This leaves enough room for a regular i5-9400 ($200, higher base/boost), 16GB DDR4 ($50-$60), 1TB NVME ($100-130), a leftover ~$200 for OS license of your choice(if you need one) and a keg of beer or two. The cheaper H310 is listed at ~$155, but that one is capped at 35W.
But you don't get the 3 year warraty/service and that can really be worth A LOT for a company.

But this is all quite theoretical. How many items can Asus supply? Are these computers available globally?
Even if Dell offers worse value and you're not interested in warrany, they're a global brand - easy to find and providing large volume if needed. As such, the can ask more or offer less. It's a bit like AMD vs Intel at the moment.
 
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Yes, it is. While Jupiter is still one of their industrial models (hard to find in retail), it's currently selling at $200-$220 as a barebone (mostly Asia and CIS).
This leaves enough room for a regular i5-9400 ($200, higher base/boost), 16GB DDR4 ($50-$60), 1TB NVME ($100-130), a leftover ~$200 for OS license of your choice(if you need one) and a keg of beer or two. The cheaper H310 is listed at ~$155, but that one is capped at 35W.


It has a soldered laptop CPU. According to Liliputing - it's the ole Whiskey Lake U, which is a total bummer.
Ah thanks. I'd buy a NUC instead...
 
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but..
but....
but......

It aint got no r.f'n.g.f'n.b... wtf ? hehehe ...:laugh:..:respect:..:kookoo:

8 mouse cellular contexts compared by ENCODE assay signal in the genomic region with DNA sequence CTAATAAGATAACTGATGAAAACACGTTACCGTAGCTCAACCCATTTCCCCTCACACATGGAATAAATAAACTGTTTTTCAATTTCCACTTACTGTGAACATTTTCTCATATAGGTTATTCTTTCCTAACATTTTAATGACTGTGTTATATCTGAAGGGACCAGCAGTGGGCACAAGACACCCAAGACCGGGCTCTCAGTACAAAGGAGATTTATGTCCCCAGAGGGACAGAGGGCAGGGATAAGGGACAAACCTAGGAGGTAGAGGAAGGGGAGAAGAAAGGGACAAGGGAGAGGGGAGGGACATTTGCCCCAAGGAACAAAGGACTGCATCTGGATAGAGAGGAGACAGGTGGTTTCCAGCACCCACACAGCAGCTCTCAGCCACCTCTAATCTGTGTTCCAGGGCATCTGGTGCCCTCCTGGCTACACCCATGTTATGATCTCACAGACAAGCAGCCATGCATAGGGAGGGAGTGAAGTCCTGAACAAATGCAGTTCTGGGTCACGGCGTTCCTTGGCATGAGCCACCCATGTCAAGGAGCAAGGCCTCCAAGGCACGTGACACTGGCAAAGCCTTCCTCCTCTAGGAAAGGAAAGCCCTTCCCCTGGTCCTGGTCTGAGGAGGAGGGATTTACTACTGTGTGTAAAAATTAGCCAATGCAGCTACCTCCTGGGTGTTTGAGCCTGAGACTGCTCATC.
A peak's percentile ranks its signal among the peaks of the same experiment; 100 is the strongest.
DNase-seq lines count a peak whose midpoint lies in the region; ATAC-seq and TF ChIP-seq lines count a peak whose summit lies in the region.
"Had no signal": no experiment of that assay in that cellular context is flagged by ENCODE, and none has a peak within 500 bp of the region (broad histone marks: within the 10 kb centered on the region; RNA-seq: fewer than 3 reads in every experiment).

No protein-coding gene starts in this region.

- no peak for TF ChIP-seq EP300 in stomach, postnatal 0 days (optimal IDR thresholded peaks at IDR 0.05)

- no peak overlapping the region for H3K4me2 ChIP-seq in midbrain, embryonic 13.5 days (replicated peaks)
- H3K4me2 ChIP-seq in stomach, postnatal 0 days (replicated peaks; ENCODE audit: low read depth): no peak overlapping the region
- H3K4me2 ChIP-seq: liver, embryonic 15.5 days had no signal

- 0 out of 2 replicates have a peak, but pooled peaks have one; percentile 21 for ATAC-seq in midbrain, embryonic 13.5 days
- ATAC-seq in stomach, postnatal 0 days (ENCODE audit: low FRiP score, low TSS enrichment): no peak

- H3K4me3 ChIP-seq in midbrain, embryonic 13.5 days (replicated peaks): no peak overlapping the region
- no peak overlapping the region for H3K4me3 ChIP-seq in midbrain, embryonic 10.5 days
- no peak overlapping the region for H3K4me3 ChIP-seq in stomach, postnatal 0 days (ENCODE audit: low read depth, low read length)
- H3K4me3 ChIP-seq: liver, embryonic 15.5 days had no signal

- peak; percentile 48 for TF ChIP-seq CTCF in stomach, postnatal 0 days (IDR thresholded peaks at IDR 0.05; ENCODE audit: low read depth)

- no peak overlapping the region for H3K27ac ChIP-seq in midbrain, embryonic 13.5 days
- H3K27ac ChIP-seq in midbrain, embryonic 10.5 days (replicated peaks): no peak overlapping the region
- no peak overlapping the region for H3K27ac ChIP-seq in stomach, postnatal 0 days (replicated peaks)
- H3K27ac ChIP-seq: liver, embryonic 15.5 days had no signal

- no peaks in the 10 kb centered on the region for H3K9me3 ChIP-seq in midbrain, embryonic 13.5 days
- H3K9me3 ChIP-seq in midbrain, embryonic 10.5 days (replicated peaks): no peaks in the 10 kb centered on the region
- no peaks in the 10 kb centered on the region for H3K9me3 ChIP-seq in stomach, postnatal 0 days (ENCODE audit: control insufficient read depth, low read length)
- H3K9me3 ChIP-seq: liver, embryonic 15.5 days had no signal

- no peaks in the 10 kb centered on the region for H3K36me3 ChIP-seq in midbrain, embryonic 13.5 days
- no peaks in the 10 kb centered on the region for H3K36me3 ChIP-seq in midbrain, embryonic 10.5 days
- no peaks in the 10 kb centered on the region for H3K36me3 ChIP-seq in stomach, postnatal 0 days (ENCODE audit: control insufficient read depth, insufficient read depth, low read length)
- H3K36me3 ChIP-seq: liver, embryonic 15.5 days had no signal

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But you don't get the 3 year warraty/service and that can really be worth A LOT for a company.
If a company has an on-site IT staff, it's still better to have a component warranty, so you won't have to mail-in an entire system.
Most of my larger clients would rather get it working now, and wait for replacement later. That's why cheap barebones are better, at least in my experience.
PSU broke - make a trip to the nearest electronics retailer and get a spare 120W 5x2.5mm unit (e.g. ASUS laptop power brick).
Need CPU/RAM/SSD replaced - dig in a parts closet for spare ones, and then send a faulty one for replacement.
System broke down? Go to the nearest PC parts retailer and get a new barebone, while the old one is stewing on repair/refund fire-hoop run.
You can't do that with a $700-800 prebuilt, unless it's a huge company with the ability to have a few full system spares on-site.

Ah thanks. I'd buy a NUC instead...
Same crap. I'd wait a bit more for newer models, or maybe even make a move towards DeskMini A300. Most of the newer systems on store shelves should already come with P3.50 BIOS (3000-series APU support)
 
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I second that A300 suggestion, you can put a capable APU in that thing, and if you want to, play some non-demanding games.
 
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Yeah, I'll wait for the next DeskMini also. I like attaching these to the VESA mounts on the back of monitors. The next gen APU would be quite nice.